Wackers Backstage

Bob Segarini returns with Music Matters next week. Please visit our feature article today  by our new contributing journalist Jaimie Vernon, the author of the forthcoming book, Canadian POP MUSIC Encyclopedia.

by Jaimie Vernon

Forty years ago Bob Segarini and Randy Bishop were on the way up with their California dream band, The Wackers, living a post-Beatle existence criss-crossing North American clubs in an attempt to capture the rock and roll brass ring. Elektra Records had already given them a one-album shot under the name Roxy and so label president Jac Holzman found their newly configured glam pop act an antidote to the pretense of label mates The Doors.

As a tightly knit five-piece – which included Bill “Kootch” Trochim (bass, guitar), Ernie Earnshaw (drums) and Mike Stull (guitar, bass) – The Wackers entered musical stage right with the Gary Usher produced “Wackering Heights” in 1971. And on subsequent trips to Montreal they recorded “Hot Wacks” in ’72 and “Shredder” in ’73 – an album that gave the Wackers their only legitimate hit single in Canada with the tune "Day and Night”. 

Music Matters for July 22nd 2011: Untold Stories of Rock…Because I’m Wack in the Saddle Again.

Music Matters

Normally, I would be writing a column about a band I think you should know about, the injustices involved in what has happened to the radio and record industries, or some bauble of shiny nonsense that has caught my attention that I think you should be aware of.

Truth be told, I actually have something nice to say about Rebecca Black's new single, "My Moment", and a rather funny take on the deep doo-doo Rupert Murdoch has found himself in, but I just haven't had time to write these witty and amusing tales to enlighten and amuse you.


Because I am up to my tired, red, and blurry eyeballs in the reunion of a band that hasn't been in the same room together in 38 years. The band in question is the focus of the second story in today's column, a tale that touches on a small part of our first trip to Montreal, a trip that would eventually lead me to move to Canada and find myself still living here and loving it almost 40 years later. If you want to see the band that left California for Montreal all those years ago, we'll be playing a set (or at least trying to play a set) at Cherry Cola's in Toronto on Sunday, July 24th between 7:00 and 11:00 pm. Be advised that a lot of people have decided to have a peek already, so get there early.if you decide to join us. More about the reunion in these pages at a later date. In the meantime, here's a tale of the Mom that Loved Her Boys, followed by the second tale, The Beer of Destiny.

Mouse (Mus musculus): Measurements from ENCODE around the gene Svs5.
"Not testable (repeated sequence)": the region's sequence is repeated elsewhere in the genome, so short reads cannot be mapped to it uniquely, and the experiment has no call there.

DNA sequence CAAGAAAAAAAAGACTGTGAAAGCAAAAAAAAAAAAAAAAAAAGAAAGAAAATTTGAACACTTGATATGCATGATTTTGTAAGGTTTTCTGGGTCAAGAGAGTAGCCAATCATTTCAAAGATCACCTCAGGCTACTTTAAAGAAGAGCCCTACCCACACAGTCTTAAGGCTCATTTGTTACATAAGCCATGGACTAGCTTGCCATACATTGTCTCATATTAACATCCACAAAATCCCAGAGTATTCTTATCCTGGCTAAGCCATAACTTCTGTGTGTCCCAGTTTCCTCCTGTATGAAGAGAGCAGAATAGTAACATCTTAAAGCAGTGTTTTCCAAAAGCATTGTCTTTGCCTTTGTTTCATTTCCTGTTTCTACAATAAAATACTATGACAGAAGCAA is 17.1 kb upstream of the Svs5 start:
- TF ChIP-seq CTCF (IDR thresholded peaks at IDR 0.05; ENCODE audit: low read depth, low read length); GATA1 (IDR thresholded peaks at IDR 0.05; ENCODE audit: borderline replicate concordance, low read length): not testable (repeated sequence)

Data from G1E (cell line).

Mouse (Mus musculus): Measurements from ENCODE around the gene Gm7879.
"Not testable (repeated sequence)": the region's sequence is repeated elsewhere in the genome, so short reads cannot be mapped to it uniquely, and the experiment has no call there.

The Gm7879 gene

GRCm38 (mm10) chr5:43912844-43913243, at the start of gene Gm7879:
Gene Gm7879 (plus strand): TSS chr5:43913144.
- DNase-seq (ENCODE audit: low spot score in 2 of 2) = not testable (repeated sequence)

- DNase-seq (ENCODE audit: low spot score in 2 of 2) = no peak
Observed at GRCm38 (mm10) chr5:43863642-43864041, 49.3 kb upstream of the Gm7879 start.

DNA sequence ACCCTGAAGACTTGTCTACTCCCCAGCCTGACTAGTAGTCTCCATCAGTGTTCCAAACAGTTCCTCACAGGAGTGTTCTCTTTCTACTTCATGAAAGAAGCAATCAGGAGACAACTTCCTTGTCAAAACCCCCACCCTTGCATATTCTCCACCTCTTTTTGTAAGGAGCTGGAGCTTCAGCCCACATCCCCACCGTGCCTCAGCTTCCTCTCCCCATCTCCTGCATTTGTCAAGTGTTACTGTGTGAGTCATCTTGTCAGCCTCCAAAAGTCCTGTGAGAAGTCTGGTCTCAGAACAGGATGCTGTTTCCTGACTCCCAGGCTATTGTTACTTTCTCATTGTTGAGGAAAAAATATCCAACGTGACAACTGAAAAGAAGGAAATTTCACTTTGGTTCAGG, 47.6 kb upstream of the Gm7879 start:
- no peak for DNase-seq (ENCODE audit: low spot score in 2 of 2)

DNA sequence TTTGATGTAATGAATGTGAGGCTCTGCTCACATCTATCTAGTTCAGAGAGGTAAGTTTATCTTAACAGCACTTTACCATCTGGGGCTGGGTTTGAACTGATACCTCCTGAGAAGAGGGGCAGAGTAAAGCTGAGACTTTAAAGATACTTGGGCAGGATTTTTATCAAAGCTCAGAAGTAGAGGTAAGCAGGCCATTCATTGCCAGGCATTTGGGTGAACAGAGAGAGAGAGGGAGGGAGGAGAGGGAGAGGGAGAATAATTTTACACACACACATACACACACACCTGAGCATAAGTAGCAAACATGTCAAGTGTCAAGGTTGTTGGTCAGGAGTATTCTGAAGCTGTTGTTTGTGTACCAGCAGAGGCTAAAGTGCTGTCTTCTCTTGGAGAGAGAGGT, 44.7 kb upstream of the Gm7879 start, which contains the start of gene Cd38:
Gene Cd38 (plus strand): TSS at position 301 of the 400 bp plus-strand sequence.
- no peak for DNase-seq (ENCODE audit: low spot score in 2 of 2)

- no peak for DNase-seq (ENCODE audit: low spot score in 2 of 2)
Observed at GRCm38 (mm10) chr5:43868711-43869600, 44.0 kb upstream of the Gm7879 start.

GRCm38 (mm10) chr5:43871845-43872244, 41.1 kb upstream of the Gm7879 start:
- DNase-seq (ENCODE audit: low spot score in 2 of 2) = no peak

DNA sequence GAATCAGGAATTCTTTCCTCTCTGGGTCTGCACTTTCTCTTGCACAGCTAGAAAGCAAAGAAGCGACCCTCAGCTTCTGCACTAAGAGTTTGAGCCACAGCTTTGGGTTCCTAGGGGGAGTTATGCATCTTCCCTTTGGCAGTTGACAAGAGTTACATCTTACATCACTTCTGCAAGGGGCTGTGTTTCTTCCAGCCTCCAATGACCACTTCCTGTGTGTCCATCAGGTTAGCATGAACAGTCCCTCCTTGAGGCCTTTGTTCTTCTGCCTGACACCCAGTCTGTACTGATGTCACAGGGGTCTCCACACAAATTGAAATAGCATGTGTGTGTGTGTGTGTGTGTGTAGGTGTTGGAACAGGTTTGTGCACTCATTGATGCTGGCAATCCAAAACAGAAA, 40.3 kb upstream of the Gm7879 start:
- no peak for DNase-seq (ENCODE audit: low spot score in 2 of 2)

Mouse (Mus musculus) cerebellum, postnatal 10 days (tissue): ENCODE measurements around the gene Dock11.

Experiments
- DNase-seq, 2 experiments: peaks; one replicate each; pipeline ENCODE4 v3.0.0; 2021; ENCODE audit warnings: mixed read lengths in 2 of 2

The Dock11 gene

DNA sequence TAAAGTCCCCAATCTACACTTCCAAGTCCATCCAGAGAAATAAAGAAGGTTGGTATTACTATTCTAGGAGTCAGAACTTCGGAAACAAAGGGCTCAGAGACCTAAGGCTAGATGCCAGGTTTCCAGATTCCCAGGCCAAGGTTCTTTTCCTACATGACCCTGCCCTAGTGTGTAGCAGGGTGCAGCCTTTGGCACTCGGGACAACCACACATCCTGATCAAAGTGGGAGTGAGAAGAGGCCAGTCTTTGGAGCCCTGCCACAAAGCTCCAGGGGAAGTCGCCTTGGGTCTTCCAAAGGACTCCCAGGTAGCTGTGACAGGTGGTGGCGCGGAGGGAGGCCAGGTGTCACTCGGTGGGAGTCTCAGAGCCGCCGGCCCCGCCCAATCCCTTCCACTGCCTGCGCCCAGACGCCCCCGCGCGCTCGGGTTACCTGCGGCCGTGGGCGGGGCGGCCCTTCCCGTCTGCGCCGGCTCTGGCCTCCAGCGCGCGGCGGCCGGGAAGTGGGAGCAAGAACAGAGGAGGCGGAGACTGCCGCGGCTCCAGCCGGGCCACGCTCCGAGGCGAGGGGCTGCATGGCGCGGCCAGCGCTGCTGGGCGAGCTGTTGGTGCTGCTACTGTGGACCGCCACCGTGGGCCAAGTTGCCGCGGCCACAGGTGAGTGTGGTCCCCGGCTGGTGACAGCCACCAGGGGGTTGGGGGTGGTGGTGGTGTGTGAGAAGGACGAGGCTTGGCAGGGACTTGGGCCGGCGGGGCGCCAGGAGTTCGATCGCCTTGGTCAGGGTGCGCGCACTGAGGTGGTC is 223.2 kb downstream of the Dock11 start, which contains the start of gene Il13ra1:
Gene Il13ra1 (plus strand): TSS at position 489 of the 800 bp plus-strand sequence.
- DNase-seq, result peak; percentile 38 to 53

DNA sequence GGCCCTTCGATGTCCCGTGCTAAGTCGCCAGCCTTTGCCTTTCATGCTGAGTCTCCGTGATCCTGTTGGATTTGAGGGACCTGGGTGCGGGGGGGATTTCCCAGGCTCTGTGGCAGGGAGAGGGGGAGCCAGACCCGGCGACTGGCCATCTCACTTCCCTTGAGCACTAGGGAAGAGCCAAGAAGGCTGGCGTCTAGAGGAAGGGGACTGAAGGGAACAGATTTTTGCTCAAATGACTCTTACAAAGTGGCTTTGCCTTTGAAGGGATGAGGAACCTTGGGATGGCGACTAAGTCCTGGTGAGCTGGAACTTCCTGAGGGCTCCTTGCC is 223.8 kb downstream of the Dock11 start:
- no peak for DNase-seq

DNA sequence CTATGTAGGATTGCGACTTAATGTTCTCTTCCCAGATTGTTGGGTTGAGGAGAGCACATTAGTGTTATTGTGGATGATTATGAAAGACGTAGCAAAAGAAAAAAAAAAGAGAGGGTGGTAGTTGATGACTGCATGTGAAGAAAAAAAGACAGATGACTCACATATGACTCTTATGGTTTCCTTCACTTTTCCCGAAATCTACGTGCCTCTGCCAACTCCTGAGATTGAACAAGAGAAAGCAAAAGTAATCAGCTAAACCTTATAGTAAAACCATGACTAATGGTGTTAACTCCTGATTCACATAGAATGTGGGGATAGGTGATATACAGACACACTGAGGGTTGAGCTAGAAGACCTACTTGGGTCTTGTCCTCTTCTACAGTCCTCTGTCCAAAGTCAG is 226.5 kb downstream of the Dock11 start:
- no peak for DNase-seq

Robin Givens tells on the ‘Church Girl’

Cover July 22, 2011

Story: Lenny Stoute
Photos: profileent.ca

As usual in Toronto, once mid-summer hits all thoughts turn to cottages and aid conditioning. Down on the baking streets, flocks of colourful sundresses return from their annual migration, eagerly followed by the Common Shorted Male and everywhere, dogs of every size and shape shuffle and pant. All hot, all dragging ass. Just looking at them makes you hot too.

BLANK CITY a Must See film of a Cultural Art and Musical Revolution


If you knew better then to think of bringing sandwiches to the first Police Picnic then you would remember when disco died and hairspray bands soon got the Doc Marten Boot from a new and raging scene emerging from, England, New York, and down under, “Punk Rock” was born. The Toronto punk scene was blossoming in the 70’s with venues like Klub Dominoes at 1 Isabella Street. The 3rd floor nightclub that had once been an after hours disco Mrs. Nights, bounced to the tunes of Deejays like Chris Shepherd, Dave Allen, Ivan Palmer and then the video files and charts by Arthur and Brian who’s collection of rarities inspired a new scene of in club visual arts far before digital imaging made it way to the airwaves.